Guidelines for writing core plugins
In order to keep the bot easy to set up and run, and avoid bunches of unknown code cluttering things up and creating maintenance burden, there are a few things that should be considered before a plugin is added to the default set. None of them is a hard requirement, but they’re important.
- Is the plugin useful to a broad audience? Not everyone has to find it useful, but it should be something common.
- Does the plugin require configuration to be useful? Preferably, the plugin should at least do something without being configured. More wizard questions means more effort when you first start using it, so a plugin should be able to function without making the user answer them. Configuration making the plugin work better is fine (see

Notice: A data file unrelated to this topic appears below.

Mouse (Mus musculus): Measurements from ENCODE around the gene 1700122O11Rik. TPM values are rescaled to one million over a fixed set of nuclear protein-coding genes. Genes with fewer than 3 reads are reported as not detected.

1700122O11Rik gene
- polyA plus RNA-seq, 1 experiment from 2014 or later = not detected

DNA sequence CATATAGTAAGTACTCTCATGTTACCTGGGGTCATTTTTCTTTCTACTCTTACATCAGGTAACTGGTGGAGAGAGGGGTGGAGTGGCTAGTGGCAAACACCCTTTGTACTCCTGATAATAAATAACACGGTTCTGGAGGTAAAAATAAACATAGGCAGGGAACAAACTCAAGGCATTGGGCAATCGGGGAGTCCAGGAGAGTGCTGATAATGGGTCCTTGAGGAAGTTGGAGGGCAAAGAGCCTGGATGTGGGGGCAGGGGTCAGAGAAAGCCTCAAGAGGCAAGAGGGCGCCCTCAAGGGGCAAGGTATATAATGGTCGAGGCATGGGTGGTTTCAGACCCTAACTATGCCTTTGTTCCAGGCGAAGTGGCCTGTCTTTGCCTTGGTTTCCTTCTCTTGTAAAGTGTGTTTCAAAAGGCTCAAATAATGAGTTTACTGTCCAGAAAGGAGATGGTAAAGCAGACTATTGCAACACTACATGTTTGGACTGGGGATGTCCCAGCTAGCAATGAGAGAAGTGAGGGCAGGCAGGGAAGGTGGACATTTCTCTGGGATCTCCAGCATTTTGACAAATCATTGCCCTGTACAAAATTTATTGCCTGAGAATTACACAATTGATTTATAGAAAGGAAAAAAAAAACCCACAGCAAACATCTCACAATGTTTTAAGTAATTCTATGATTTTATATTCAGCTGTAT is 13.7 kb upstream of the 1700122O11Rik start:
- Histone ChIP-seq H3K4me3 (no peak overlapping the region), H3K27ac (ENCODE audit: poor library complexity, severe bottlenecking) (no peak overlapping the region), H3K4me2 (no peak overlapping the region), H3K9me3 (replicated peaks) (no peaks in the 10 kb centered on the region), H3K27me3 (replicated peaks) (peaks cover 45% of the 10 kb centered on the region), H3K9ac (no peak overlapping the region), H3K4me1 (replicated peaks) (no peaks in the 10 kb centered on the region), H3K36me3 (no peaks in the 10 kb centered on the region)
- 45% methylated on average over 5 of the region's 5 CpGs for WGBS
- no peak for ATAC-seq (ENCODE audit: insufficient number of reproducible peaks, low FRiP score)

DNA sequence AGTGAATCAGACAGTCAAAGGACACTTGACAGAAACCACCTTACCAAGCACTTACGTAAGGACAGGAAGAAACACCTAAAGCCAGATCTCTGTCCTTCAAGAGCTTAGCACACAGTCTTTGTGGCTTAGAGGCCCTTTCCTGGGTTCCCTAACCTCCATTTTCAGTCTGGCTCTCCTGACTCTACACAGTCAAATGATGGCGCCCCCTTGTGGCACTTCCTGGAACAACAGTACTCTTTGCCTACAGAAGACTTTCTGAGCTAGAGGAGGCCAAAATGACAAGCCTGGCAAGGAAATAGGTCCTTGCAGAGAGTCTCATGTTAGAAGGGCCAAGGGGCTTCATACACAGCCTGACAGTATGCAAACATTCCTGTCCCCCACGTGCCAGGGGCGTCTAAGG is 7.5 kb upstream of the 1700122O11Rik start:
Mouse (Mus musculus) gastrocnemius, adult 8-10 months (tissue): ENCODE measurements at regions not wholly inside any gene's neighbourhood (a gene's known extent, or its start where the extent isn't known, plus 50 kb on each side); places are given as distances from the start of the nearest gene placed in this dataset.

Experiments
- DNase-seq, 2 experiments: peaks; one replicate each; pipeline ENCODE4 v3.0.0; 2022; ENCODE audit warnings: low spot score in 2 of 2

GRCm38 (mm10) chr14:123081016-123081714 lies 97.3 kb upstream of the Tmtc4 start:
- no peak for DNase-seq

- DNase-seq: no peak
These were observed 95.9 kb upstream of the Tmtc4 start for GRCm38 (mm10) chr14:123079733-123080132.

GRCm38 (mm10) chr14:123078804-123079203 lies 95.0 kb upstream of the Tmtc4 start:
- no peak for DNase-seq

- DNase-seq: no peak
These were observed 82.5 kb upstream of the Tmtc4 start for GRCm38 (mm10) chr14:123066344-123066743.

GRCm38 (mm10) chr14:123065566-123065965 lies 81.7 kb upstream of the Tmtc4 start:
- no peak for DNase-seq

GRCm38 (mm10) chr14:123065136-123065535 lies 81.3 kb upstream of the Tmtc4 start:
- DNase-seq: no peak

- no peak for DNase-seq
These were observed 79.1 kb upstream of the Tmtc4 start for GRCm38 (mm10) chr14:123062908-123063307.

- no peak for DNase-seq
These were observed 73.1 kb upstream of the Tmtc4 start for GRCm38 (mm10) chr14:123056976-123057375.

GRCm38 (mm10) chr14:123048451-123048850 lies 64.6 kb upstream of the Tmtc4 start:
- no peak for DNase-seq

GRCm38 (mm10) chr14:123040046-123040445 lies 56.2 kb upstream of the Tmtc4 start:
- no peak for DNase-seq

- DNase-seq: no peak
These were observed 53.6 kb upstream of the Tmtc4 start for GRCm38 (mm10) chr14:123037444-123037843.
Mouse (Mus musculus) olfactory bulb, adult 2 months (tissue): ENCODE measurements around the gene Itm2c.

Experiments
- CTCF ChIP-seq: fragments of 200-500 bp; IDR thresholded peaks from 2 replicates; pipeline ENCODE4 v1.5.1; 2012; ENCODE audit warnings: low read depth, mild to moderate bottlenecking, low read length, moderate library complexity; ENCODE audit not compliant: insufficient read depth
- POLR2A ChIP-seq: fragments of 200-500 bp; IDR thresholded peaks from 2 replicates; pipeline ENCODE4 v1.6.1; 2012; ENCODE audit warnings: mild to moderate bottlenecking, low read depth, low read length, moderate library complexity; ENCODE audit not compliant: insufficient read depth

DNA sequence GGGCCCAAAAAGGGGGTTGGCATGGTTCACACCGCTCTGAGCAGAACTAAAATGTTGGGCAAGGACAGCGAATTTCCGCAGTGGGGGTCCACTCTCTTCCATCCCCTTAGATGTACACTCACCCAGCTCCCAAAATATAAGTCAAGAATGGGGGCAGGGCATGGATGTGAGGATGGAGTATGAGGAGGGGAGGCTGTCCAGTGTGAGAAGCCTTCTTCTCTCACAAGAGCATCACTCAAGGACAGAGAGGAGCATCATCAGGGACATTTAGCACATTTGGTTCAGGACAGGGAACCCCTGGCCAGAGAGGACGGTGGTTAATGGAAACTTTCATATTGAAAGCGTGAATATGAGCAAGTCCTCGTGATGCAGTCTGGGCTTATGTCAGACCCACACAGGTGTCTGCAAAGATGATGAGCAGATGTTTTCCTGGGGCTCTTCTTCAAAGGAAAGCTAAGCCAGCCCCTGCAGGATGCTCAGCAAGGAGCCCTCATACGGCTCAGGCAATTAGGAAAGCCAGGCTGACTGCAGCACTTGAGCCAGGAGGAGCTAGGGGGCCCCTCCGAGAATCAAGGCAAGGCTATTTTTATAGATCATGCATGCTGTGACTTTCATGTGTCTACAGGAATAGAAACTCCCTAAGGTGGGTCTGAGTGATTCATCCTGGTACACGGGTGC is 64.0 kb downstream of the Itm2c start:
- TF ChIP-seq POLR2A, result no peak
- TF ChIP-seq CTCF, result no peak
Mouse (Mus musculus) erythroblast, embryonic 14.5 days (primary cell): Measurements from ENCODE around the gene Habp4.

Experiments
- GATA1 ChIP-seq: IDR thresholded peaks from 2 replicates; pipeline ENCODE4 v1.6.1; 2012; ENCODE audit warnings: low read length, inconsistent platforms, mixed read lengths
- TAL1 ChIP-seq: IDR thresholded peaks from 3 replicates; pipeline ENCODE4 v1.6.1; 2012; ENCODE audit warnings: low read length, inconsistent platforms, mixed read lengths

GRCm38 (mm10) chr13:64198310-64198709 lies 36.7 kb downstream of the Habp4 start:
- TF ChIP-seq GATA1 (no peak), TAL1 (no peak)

- This especially applies to plugins that require keys from third-party APIs. It sucks, because so many useful APIs need keys even for read-only access, but a user should not have to open a browser during the config wizard; every question should have an obvious answer.
- Is the plugin robust? Sometimes, it’s better not to include a plugin than to include a really buggy version of it, even if it’s useful.